If Guam was less strategically important, the discussion of decolonization would be so much easier. The colonial difference would be so much clearer, and we would be far better at perceiving our situation.
Guam vital to military strategy
Sabrina Salas Matanane
Guam - The commander of the U.S. Pacific Command, Admiral Robert Willard, appeared before the House Armed Services Committee to discuss the posture of PACOM forces in the Asia Pacific Region. And once again, Guam's strategic importance and its role in protecting America's interest was discussed.
The U.S. Pacific Command's area of responsibility extends from the West Coast of the United States to a dividing line in between India and Pakistan. "It covers half the world and that the Asia Pacific Theater extends entirely across the Pacific Ocean," he said.
The Asia Pacific Region is one of the areas the Department of Defense and the Obama Administration plan to focus on bolstering the nation's defense. But in this age of austerity and criticism from members of the Senate, certain members of the House questioned Willard about some of DOD's strategies they plan on employing such as the 2006 plan to realign forces in Japan, of which some would be relocated to Guam.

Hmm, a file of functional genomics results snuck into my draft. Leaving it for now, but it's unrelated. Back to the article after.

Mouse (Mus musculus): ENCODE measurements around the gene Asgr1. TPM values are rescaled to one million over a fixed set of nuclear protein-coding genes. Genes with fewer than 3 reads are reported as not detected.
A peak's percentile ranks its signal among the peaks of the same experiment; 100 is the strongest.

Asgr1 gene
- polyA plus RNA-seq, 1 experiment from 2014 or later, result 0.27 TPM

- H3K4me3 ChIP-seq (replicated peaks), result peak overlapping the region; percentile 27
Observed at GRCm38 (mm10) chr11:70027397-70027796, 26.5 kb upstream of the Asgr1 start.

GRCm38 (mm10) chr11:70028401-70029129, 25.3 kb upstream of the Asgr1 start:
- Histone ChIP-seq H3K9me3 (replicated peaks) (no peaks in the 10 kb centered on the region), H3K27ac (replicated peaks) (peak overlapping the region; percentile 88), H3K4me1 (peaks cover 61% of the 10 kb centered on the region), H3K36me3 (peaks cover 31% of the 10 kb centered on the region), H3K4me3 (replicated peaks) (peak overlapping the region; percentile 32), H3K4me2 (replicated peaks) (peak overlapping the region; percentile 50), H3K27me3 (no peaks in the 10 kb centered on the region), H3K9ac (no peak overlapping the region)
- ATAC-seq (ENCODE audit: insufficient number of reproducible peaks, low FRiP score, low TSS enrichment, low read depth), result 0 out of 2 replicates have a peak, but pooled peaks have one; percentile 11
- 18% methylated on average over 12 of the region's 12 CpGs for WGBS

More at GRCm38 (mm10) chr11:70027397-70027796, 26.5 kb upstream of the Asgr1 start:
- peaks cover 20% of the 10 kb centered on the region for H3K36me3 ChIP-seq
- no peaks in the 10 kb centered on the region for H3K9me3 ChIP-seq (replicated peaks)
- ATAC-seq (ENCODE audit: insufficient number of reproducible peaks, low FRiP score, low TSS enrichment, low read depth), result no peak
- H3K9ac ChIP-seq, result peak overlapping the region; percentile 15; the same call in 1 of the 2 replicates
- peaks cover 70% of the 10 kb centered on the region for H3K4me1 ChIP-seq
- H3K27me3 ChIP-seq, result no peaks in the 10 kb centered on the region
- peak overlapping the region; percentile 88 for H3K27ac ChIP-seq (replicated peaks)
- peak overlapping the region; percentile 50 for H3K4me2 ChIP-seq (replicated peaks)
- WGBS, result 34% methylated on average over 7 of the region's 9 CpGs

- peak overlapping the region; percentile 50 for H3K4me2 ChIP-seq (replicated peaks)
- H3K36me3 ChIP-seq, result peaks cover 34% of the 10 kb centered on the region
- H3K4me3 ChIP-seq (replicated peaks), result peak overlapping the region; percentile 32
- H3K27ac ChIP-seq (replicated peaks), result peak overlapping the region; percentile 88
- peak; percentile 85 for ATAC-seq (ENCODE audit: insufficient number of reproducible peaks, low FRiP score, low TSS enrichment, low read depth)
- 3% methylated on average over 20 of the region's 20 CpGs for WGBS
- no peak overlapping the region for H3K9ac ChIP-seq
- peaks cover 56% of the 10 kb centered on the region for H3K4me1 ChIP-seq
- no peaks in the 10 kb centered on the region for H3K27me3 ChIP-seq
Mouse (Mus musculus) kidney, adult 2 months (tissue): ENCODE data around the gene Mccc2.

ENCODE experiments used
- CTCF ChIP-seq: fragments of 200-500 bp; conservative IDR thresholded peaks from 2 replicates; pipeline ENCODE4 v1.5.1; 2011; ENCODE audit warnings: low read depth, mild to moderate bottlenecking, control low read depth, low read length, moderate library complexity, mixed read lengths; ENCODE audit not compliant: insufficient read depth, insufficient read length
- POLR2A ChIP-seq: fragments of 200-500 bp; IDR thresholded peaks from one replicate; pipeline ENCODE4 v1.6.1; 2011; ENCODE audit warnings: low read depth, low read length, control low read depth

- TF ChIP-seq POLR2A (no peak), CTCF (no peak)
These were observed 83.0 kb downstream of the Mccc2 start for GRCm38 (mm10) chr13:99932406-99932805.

Virginia congressman Randy Forbes said, "What would be the impact on your ability to perform the duties you need to perform if we were to bring the Marines back to the continental United States? You know, because we have a lot of voices that say we should no longer have them forward deployed."
Willard said, "Our Marines are part of every contingency plan that we have and when you consider the time distance factors in the Pacific, the largest ocean in the world, it's very important that we maintain the posture and presence forward that we do in fact I was asked have been asked many times what's most important to you and it's the forward presence in the Asia Pacific."
Admiral Willard made it clear during Friday's hearing that Guam remains a critical part of DOD's strategy even if troops are rotational or permanent. According to new numbers out of the 8,000 Marines Guam was originally expected to see relocated here, we are now only expected to get about 4,700.
Guam delegate Madeleine Bordallo said, "I appreciate DOD's recent efforts to address local concerns about the rotational forces, however I do remain concerned that this decision was primarily driven by concerns raised in the senate not this committee 5313 as well as budgetary considerations, can you elaborate on the strategic rationale for these proposed changes."
Willard said, "What is most important to me is that the forces that we have present in Guam and elsewhere are maintained at a readiness level where they can be the first responders in the region. So they have to be dwelled their long enough to be trained, exercised and equipped resources and engaging fairly on a continuous basis. So the duration for which they are present in Guam matters to me and the work the ability to lift those marines or other forces where they can do the most good matters to me as well."
The congresswoman meanwhile says she will continue to work with DOD as the negotiations between the U.S. and Japan are finalized to ensure that the revised realignment plan is beneficial to our civilian and military communities.